Because this can cause your liver to fail. So it seems pretty benign. “Hey, I’m just going to be eating a little bit of extra sugar, doc. What’s the big problem with that?” Well, a little bit turns out to be more. And more turns out to be a lot. And over time, we have all these severe consequences that begin to show up. And it takes a lot of change, in terms of your daily lifestyle habits, to turn this around.

Michael Shaw: Absolutely. And lifestyle change isn’t easy. And most of the studies say that if you have three or more of these risk factors, that kind of automatically puts you in the metabolic syndrome class.

Dr. Ron Hunninghake: I think if we go through these just one more time, waist greater than 35 inches or more for women and 40 inches or more for men, that’s very common these days. It’s 60% of the population. High triglycerides, you’re going to have to get that measured. But most everyone, when they go in for their annual, they do check a lipid profile.

Michael Shaw: And triglycerides are always included in a cholesterol profile. So it’s readily available to be evaluated.

Dr. Ron Hunninghake: A little sideline on that, what’s happened in the last 30 years is that we have demonized what were the common fats, the saturated fats, and I’m not promoting saturated fats per se. But what’s happened is that most of your packaged foods and your restaurant foods are now using a so-called plant-based fat, but unfortunately, it’s a polyunsaturated fat that where these double bonds are very unstable and they end up becoming rancid or hydrogenated, especially when you’re cooking French fries and high heat foods. You’re changing the constitution of these fats and they are disrupting your mitochondria, which is the part of the cells that generates energy.

And I’m going to say, to make this real simple for people, the most common symptom that I hear about and that I’ve read that is the most common symptoms that doctors are approached with is fatigue. And so, if you’ve got metabolic syndrome, you’re almost always going to have fatigue, trouble sleeping, you never can seem to get enough rest, and you’re drowsy. All these things are a little … They’re not something that you can measure, like your waist size, but subjectively, you know that, for some reason, you just don’t have the energy that you used to have.

Michael Shaw: Yeah, that’s right. And I think things with, when you have your glucose and insulin mechanism interrupted and you don’t get the flow of energy into cells appropriately, the brain has to have a continuous flow of energy, in order to be able to think, your muscles to perform. It’s all kind of tied together.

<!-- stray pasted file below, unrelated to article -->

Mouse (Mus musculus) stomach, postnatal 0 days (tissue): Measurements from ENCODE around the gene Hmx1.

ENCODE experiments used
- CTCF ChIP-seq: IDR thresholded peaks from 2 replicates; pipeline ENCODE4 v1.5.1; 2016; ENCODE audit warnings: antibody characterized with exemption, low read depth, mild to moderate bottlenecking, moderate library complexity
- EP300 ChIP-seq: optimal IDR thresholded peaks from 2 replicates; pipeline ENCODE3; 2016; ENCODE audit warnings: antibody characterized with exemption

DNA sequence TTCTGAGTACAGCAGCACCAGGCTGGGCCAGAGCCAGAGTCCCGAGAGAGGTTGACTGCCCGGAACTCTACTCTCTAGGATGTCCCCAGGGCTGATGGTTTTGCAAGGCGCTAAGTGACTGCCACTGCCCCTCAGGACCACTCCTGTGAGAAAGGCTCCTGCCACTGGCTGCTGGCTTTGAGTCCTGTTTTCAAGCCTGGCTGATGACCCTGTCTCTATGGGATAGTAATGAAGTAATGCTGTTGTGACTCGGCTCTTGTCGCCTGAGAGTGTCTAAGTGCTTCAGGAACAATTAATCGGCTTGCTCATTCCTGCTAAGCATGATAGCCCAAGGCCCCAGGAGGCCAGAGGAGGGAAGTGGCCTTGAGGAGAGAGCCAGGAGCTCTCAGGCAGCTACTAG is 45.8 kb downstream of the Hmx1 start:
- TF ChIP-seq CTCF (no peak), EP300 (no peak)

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Dr. Ron Hunninghake: The scary stuff for me, we are dealing here at the Riordan Clinic more and more with cancer patients, and it’s becoming pretty clear that high insulin levels are a driver for cancer cell growth. It’s a growth factor. And so, when you have high insulin, you’re not only going to grow around your waist, but if there are tumors there in your body, that can drive the growth of those tumors. So memory, too, plays into this. And of course, the number one thing people think about in terms of blood sugar is diabetes. And certainly, you’re going to be more prone for type two diabetes, but how many people realize that the metabolic syndrome is associated with type three diabetes?

This is where your brain can no longer absorb sugar as well as it could. And so, then your memory and your thinking starts to go downhill. And this is due to insulin resistance of the brain. And so, people have gotten interested in the ketogenic diet, for this particular reason. What are some of the other things that a person can do, Mike, that would help them deal with their metabolic syndrome if they begin to realize, “Hey, I’m heading down the wrong path here. What do I need to change in my lifestyle that’ll make this better?”

Michael Shaw: Well, one, when you look at the approach to foods, trying to use less refined products and move away from sugar based products and adding more fiber, whether it’s in fresh fruits and vegetables or whole grains, but more fiber. And you already mentioned making good choices on selecting the fats you’re going to consume versus the unhealthy fats. And of course, monounsaturated oils are much more appropriate than … I like those the best. Probably second would be polyunsaturated, but you sure want to avoid some of the other heavier oils because they’re pretty well atherogenic, means they can stick to the vascular wall. Trans fats, of course, are another issue. Avoid anything that is even close to a trans fat, or if it’s on the back of an ingredient label, that it’s been deep fried or cooked. Because a lot of times, those kinds of oils are like trans fats. Alcohol content. Stay active.

Dr. Ron Hunninghake: The exercise piece is turning out to be really important. And I think people are getting that. And I see more and more people getting out and walking and running or they have a gym membership, but they have to be active at least two to three times per week, in order to get the full benefit of exercise. And exercise alone, unfortunately, will not always do a very good job of bringing the weight down. So the approach to this metabolic syndrome is a multifaceted approach.

Michael Shaw: Absolutely. You could walk a really long ways. And then, if you don’t alter the course of your dietary preferences, you’re going to have an uphill battle, being able to outdistance. I’ve always told my patients, “It’s pretty hard to outdistance what your mouth can do in a fraction of the time.” No matter how physically active you are. You have to be considerate of the choices you make, that you’re going to consume, because some of them are really hard to burn up.